Yesterday United States District Judge Richard Leon found that the NSA’s collection of telephone records is likely unconstitutional.
As Senator Ron Wyden (D-OR) told reporters, “It is an astounding day when a federal judge says a government surveillance practice would leave James Madison aghast […] The idea of collecting all these phone records is not inoffensive data collection as some of the proponents have said. It is digital surveillance.”
This is big news on the heels of 60 Minutes NSA hagiography.
We’re moving in the right direction. A federal court outright rejected a NATIONAL SECURITY DIRECTIVE [!!!] to gather information on nearly all telephone calls made to, from, and within the United States. Simply put, this is an important reminder that “big government doesn’t just make you buy health care, etc.” So where to from here?
Legal norms literally govern us all. They confirm power, shape discourse, command and regularize behavior, limit our range of discussion, and constrain action at every level of civil society. I hope that yesterday’s ruling initiates a “normative cascade” that rejects the surveillance state’s status quo.
George Washington University’s Martha Finnemore has written extensively about norms and ideational concerns. She suggests that by the latter stage of the norm cascade, internalization occurs. Ideas and beliefs achieve a taken-for-granted quality and are no longer a matter of broad public debate; e.g. nowadays, few people today discuss whether women should be allowed to vote, how to justify the utility of slavery, or whether medical personnel should be granted immunity during war. Internal and external legitimization depends upon adherence.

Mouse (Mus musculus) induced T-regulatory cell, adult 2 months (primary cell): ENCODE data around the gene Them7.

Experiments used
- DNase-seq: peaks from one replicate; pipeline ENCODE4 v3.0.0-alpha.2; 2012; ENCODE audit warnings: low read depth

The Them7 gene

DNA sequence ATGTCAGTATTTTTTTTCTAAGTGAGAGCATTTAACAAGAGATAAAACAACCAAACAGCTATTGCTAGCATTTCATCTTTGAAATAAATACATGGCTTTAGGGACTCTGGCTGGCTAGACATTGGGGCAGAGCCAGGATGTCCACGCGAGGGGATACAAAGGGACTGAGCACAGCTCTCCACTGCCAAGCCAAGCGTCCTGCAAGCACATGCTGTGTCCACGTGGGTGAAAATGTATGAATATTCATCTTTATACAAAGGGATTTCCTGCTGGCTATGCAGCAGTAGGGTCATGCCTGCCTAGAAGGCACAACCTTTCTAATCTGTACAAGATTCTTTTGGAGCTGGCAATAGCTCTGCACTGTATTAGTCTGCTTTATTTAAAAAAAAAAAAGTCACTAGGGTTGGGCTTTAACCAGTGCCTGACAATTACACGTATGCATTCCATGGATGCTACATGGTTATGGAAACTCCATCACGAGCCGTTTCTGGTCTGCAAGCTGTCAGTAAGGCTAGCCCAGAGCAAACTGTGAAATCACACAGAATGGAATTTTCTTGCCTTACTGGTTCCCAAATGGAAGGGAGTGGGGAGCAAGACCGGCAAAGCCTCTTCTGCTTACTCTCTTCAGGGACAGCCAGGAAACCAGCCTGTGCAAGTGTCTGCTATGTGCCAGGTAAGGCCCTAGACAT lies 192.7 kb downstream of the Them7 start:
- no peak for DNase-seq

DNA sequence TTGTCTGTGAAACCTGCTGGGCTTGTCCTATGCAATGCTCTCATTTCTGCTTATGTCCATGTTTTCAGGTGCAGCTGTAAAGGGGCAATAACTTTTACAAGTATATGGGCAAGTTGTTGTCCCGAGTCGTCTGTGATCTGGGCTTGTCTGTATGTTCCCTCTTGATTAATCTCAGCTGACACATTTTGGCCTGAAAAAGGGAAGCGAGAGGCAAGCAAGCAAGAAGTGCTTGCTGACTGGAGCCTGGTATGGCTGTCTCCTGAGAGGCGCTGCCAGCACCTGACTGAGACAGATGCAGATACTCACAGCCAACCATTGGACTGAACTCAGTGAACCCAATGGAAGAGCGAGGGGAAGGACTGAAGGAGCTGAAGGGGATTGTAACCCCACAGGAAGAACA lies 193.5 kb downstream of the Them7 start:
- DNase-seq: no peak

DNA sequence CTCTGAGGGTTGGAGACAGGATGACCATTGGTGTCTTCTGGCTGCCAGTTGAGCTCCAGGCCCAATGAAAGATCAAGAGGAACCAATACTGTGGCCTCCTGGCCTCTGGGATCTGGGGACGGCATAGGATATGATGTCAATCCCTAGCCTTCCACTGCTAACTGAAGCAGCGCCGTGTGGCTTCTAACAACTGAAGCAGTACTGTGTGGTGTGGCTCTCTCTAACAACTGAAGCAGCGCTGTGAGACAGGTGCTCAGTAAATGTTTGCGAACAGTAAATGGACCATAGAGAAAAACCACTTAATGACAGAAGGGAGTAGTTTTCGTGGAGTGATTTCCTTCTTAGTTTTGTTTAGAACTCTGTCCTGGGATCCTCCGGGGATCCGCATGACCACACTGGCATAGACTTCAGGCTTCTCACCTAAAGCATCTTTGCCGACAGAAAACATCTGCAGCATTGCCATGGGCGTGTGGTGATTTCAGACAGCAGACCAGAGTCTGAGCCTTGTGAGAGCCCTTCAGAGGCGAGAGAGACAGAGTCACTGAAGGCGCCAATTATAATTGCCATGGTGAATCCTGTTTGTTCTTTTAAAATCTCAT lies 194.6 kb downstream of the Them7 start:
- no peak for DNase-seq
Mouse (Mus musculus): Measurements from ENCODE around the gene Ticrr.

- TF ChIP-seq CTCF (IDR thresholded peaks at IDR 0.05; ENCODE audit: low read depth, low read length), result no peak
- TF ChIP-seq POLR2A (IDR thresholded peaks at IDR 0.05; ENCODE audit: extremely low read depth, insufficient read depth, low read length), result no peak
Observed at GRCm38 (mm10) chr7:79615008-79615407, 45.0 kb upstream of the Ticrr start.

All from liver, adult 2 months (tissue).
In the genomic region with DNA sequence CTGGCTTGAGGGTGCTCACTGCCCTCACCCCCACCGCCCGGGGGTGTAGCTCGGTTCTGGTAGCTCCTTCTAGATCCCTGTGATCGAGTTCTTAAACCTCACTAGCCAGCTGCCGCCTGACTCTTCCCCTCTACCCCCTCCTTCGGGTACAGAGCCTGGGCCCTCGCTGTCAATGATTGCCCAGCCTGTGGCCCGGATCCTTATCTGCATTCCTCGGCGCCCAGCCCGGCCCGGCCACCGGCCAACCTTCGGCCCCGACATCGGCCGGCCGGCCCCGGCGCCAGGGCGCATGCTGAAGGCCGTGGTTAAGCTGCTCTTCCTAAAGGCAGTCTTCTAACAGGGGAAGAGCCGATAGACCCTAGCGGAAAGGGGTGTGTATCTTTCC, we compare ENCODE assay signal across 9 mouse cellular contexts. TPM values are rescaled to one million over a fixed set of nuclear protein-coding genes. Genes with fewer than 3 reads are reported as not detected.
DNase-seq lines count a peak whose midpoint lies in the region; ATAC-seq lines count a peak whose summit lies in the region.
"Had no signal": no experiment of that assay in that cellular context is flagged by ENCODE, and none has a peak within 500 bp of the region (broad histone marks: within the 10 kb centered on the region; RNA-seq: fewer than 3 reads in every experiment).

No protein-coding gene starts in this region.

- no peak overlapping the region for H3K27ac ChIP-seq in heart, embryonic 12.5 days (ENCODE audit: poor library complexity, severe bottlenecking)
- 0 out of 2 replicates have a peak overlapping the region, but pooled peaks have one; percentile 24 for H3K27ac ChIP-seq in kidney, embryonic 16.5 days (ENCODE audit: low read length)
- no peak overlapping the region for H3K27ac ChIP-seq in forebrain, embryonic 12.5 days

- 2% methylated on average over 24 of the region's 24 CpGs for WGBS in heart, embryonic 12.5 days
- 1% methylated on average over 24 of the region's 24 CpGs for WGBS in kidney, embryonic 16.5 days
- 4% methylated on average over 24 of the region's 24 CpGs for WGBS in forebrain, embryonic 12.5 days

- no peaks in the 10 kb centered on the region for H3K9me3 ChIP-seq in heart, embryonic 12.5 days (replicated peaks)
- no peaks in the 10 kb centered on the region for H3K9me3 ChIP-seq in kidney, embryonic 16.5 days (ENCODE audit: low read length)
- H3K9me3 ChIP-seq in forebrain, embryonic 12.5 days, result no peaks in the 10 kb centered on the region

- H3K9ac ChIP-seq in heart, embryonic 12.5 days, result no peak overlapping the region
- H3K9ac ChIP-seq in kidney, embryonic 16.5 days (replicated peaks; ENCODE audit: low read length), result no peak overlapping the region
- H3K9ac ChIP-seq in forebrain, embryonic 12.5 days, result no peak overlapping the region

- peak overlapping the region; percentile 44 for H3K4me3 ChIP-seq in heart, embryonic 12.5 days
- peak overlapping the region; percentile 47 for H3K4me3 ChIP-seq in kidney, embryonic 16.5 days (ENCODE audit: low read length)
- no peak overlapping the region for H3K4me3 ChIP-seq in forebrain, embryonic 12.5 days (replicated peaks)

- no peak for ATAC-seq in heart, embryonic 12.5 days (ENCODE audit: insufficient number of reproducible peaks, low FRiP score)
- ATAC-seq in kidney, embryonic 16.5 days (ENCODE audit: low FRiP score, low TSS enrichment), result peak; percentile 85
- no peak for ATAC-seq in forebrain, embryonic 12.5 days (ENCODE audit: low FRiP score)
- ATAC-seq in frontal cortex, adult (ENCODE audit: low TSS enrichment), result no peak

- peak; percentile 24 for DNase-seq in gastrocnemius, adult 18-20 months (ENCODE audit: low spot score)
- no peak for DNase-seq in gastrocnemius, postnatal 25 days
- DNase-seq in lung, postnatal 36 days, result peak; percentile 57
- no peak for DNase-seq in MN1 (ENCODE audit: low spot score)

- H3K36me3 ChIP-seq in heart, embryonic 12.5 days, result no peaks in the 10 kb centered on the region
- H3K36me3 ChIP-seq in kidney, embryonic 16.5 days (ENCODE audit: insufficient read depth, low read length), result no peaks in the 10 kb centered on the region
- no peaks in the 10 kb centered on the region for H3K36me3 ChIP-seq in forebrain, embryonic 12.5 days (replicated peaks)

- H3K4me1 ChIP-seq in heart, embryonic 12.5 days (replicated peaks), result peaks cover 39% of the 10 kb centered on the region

For the past decade, we have accepted the fundamental erosion of our liberties by writ of Foreign Intelligence Surveillance Court. Yesterday, the legal presumption behind that logic shattered. It reified a shift toward reclamation of civil liberty.
With that said, I’m not entirely sure what decisions will construct a legal system that salvages global and domestic policy. But this strikes me as an important first step.
Ultimately, I’d like to think that the wholesale intelligence consumption of our phone-calls isn’t a necessary evil in this “land of the free and the home of the brave.” Perhaps this ruling reminds us that the greatest threat to our rights exists right here in Washington.